Wives Tale #2
An engine will run hotter if you remove the thermostat. WRONG! This has got to be one of the most common wives tales out there, and one of the dumbest. Out of thousands of engines I've built and worked on over the 30 years I've did this stuff, I have NEVER seen an engine run hotter when the thermostat was removed.
Guys will say it will run hotter because the water rushes through the radiator too fast and doesn't have time to cool down. OK then, let's think of Newton's Law; for every action, there is an equal & opposite reaction. With that said, if the water is being pumped through the radiator too fast, then it's also going through the engine too fast... too fast to pick-up any heat.
Light a candle and run your finger through the flame in a fast motion. Feel any heat? No. Now slow your finger down and you'll sure as hell feel some heat. Water has to sit near heat before that heat can transfer into it and warm it up. Like boiling a pot of water. It takes time for it to happen even though it is sitting over a direct flame. It also takes time for engine heat the water.
If too much flow was a bad thing then I guess someone should call all of the manufacturers that make HIGH FLOW water pumps, high flow thermostats and high flow radiators and tell them they're doing everything wrong. Even pulley manufacturers make smaller water pump pulleys to speed-up the water pump to increase flow. Isn't that an odd direction to go if too much flow makes an engine run warmer?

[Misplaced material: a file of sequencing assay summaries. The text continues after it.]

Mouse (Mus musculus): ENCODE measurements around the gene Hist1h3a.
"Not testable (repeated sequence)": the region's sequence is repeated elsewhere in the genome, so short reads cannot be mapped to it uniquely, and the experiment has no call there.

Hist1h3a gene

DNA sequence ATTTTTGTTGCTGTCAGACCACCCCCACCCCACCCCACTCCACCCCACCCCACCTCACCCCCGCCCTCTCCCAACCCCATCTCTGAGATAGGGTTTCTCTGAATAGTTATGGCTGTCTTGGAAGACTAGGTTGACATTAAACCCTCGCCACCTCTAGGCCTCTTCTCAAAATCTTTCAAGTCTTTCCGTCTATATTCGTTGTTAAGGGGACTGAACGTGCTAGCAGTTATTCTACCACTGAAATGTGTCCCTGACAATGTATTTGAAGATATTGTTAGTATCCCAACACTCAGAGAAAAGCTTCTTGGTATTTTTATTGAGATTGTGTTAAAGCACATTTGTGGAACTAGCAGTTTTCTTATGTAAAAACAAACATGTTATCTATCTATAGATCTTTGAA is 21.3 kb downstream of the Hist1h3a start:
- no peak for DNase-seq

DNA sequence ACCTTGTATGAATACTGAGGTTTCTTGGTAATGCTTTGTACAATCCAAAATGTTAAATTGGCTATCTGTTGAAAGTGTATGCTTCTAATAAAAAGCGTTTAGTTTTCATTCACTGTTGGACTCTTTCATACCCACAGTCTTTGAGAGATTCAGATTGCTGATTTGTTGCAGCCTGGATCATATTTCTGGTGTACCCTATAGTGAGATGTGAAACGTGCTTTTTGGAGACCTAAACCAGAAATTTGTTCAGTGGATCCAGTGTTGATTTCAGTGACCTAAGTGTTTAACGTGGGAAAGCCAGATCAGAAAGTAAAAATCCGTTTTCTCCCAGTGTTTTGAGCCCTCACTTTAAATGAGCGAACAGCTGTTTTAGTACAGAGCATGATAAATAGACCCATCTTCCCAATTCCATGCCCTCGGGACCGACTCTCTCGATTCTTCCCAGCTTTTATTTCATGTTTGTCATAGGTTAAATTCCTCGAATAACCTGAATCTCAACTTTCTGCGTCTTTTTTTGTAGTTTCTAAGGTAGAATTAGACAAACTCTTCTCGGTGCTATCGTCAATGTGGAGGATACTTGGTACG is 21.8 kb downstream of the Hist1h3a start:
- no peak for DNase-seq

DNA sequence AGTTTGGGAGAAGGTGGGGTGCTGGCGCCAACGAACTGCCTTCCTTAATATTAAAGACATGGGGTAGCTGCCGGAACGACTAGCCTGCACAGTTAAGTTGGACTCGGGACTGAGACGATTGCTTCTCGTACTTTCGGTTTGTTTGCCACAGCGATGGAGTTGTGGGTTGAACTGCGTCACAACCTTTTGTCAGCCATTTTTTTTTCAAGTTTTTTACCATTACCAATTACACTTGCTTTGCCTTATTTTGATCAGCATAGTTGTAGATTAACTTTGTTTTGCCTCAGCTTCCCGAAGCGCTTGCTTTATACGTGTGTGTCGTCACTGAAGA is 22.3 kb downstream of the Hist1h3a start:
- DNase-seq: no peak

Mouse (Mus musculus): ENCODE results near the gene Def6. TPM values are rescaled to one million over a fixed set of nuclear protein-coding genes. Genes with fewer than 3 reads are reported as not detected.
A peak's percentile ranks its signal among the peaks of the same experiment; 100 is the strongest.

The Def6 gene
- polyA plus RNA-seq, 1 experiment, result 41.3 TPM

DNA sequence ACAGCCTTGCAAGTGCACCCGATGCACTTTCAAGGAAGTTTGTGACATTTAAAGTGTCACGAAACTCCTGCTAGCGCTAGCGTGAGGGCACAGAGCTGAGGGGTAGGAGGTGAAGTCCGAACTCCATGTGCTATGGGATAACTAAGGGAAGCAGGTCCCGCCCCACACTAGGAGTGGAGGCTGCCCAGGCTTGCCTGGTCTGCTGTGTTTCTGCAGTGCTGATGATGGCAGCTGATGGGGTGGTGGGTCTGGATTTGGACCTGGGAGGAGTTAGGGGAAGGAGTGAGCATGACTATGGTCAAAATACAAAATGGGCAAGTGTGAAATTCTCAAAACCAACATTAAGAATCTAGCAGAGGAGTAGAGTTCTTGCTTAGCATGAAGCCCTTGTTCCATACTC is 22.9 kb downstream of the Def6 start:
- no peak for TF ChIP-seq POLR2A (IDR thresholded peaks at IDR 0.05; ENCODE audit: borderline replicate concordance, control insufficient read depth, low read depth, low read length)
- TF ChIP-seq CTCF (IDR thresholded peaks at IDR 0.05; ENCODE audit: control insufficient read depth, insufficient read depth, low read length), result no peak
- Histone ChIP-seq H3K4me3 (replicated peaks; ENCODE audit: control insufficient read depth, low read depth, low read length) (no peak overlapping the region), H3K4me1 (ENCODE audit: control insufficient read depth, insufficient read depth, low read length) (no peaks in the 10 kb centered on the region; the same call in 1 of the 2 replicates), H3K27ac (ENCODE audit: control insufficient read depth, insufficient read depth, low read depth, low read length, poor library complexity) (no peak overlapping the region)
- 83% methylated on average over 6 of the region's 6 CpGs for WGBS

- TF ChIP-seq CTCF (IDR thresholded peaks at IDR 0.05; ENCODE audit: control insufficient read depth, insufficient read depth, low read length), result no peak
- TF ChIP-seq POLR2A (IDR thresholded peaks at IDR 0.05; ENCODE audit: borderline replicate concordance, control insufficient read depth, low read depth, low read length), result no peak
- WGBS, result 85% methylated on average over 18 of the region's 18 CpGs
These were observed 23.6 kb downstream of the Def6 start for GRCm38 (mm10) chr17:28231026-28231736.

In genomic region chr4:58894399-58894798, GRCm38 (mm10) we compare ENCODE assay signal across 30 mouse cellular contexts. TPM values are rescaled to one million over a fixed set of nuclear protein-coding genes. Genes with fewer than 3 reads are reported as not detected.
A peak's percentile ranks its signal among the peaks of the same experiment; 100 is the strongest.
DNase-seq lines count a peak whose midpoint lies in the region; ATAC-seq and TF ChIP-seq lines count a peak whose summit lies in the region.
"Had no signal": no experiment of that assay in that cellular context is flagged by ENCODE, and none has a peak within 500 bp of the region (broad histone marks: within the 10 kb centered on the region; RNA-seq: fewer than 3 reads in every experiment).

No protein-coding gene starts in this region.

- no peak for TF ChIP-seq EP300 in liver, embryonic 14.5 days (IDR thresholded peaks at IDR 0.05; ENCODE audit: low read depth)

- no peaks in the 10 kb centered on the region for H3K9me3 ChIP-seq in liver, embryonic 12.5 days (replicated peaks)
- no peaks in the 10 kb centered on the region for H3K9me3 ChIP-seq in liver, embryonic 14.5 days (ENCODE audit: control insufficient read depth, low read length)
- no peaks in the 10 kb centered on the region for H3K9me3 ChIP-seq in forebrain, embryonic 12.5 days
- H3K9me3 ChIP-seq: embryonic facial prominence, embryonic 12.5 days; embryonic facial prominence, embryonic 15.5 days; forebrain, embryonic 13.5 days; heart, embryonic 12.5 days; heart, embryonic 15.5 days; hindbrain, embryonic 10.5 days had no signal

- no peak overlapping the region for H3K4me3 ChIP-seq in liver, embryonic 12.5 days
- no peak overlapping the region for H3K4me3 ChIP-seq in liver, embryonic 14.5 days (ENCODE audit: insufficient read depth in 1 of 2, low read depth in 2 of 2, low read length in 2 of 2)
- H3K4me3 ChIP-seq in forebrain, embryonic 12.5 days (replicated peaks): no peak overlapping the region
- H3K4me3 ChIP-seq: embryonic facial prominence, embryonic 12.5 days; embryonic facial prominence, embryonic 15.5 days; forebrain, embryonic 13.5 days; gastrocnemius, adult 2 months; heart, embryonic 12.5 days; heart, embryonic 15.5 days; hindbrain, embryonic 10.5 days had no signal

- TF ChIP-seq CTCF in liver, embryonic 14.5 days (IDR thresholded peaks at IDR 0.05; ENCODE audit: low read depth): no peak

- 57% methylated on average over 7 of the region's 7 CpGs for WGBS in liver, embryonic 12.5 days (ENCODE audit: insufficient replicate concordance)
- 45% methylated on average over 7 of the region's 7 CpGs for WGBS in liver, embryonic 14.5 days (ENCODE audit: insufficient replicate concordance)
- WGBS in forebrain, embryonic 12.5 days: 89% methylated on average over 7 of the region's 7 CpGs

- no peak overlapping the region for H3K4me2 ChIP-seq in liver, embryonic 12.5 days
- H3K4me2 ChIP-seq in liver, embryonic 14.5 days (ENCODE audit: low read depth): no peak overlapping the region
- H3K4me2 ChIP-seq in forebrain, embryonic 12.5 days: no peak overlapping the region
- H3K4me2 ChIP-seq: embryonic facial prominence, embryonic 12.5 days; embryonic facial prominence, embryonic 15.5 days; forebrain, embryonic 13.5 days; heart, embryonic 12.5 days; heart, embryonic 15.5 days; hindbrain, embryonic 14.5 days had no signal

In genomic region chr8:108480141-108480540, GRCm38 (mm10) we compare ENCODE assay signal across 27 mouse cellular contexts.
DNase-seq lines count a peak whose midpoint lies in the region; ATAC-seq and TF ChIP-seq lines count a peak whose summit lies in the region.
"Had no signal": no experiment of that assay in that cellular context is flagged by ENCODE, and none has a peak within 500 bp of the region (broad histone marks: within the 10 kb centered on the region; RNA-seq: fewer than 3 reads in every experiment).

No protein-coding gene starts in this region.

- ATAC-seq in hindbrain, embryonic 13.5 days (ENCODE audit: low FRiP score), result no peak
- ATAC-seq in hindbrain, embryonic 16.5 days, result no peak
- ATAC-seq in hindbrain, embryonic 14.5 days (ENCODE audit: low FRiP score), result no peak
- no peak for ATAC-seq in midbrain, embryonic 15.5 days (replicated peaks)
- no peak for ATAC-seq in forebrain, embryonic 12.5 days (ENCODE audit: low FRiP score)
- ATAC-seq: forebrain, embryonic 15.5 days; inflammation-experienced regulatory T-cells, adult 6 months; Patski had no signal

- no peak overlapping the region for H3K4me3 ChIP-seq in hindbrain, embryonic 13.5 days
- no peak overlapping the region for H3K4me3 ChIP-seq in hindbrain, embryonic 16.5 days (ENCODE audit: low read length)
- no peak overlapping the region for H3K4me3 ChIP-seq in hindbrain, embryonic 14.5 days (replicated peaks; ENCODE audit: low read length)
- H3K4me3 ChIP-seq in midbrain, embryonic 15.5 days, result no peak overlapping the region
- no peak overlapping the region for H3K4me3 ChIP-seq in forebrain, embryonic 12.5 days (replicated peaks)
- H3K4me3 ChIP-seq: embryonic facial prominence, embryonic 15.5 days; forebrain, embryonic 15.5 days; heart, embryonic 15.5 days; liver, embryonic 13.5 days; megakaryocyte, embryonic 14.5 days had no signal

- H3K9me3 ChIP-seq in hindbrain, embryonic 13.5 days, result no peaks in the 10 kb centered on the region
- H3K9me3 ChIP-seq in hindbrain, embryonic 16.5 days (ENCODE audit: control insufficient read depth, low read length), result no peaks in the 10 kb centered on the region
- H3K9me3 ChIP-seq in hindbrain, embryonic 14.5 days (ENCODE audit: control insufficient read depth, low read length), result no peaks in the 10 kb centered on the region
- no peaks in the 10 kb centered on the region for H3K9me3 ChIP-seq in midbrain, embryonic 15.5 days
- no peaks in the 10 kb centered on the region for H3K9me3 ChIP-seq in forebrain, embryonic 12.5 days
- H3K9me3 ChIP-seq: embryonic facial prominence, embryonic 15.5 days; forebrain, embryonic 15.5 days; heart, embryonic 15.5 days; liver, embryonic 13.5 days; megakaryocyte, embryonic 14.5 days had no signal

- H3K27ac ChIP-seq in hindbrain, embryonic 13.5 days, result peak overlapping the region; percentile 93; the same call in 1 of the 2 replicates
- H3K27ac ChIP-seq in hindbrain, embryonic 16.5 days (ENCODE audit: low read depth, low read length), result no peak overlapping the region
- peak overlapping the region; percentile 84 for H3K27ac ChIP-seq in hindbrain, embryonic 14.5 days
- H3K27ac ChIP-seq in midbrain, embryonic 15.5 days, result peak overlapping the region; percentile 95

All a thermostat does is allow the engine to heat up quickly so A) it runs efficient quicker, and B) so your heater will work sooner. All it does is prevent the water from flowing when the engine is cold so it warms up quicker. Once it's open, if your engine wants to run at a hotter temperature than what the T-stat is rated at, it will run at whatever temp it wants.
A T-stat simply won't allow an engine to run colder than the rated closing temperature. Some race cars run restrictors, which look like big washers with varying sized holes in the middle to regulate water flow. These replace the T-stat and are needed to maintain a given water temperature under given circumstances. Race cars aren't engineered like factory cars are. Factory cars don't run at 6,000 - 9,000 RPM all day long, so obviously you can't compare apples to bananas and think you'll get the same results with your mild street engine running between idle - 4,000 RPM all day.
If your engine overheats on occasion, OR all of the sudden it just started heating-up, this could indicate a sticky or stuck thermostat. The fastest way to check for this problem is to start the engine and let it warm-up and observe the temperature of the upper hose with your hand. WATCH OUT FOR THE FAN!!! Keep your fingers away from the fan or you might end up with a couple of less fingers! If the engine gets warm BUT the upper hose stays much cooler than the engine, it is telling you that no water is passing through that hose, which means the T-stat is not opening. If the engine is hot, then the water in that hose should also be hot. If it ain’t, it’s because the T-stat is closed and it isn’t allowing any hot water to get out of the engine and into the radiator.